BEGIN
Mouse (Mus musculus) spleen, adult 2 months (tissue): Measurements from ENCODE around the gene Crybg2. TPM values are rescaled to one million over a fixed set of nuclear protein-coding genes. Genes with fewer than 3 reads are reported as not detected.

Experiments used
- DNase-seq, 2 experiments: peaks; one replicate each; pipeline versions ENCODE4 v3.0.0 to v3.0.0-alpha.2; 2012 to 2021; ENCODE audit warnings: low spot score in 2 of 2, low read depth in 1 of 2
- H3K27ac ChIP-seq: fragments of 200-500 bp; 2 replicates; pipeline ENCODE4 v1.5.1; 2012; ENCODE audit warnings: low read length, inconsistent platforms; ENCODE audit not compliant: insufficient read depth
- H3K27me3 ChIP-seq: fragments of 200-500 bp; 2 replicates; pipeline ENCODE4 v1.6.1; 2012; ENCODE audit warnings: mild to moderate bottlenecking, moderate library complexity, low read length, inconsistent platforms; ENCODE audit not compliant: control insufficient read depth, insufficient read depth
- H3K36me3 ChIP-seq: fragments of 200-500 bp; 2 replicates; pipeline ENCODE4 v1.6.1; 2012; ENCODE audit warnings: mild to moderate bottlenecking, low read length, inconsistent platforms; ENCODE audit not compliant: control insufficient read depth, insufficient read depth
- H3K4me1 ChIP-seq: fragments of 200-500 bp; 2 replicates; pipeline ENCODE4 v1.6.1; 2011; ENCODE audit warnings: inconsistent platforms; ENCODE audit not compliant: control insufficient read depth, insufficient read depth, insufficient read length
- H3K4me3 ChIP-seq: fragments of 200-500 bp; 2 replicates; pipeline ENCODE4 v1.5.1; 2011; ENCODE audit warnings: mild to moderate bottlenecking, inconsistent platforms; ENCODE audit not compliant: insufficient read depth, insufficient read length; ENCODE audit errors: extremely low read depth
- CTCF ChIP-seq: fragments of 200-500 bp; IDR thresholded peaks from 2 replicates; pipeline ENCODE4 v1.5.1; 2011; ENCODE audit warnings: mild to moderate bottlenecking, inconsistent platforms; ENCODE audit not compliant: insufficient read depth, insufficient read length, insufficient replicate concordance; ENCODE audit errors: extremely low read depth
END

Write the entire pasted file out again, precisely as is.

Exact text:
Mouse (Mus musculus) spleen, adult 2 months (tissue): Measurements from ENCODE around the gene Crybg2. TPM values are rescaled to one million over a fixed set of nuclear protein-coding genes. Genes with fewer than 3 reads are reported as not detected.

Experiments used
- DNase-seq, 2 experiments: peaks; one replicate each; pipeline versions ENCODE4 v3.0.0 to v3.0.0-alpha.2; 2012 to 2021; ENCODE audit warnings: low spot score in 2 of 2, low read depth in 1 of 2
- H3K27ac ChIP-seq: fragments of 200-500 bp; 2 replicates; pipeline ENCODE4 v1.5.1; 2012; ENCODE audit warnings: low read length, inconsistent platforms; ENCODE audit not compliant: insufficient read depth
- H3K27me3 ChIP-seq: fragments of 200-500 bp; 2 replicates; pipeline ENCODE4 v1.6.1; 2012; ENCODE audit warnings: mild to moderate bottlenecking, moderate library complexity, low read length, inconsistent platforms; ENCODE audit not compliant: control insufficient read depth, insufficient read depth
- H3K36me3 ChIP-seq: fragments of 200-500 bp; 2 replicates; pipeline ENCODE4 v1.6.1; 2012; ENCODE audit warnings: mild to moderate bottlenecking, low read length, inconsistent platforms; ENCODE audit not compliant: control insufficient read depth, insufficient read depth
- H3K4me1 ChIP-seq: fragments of 200-500 bp; 2 replicates; pipeline ENCODE4 v1.6.1; 2011; ENCODE audit warnings: inconsistent platforms; ENCODE audit not compliant: control insufficient read depth, insufficient read depth, insufficient read length
- H3K4me3 ChIP-seq: fragments of 200-500 bp; 2 replicates; pipeline ENCODE4 v1.5.1; 2011; ENCODE audit warnings: mild to moderate bottlenecking, inconsistent platforms; ENCODE audit not compliant: insufficient read depth, insufficient read length; ENCODE audit errors: extremely low read depth
- CTCF ChIP-seq: fragments of 200-500 bp; IDR thresholded peaks from 2 replicates; pipeline ENCODE4 v1.5.1; 2011; ENCODE audit warnings: mild to moderate bottlenecking, inconsistent platforms; ENCODE audit not compliant: insufficient read depth, insufficient read length, insufficient replicate concordance; ENCODE audit errors: extremely low read depth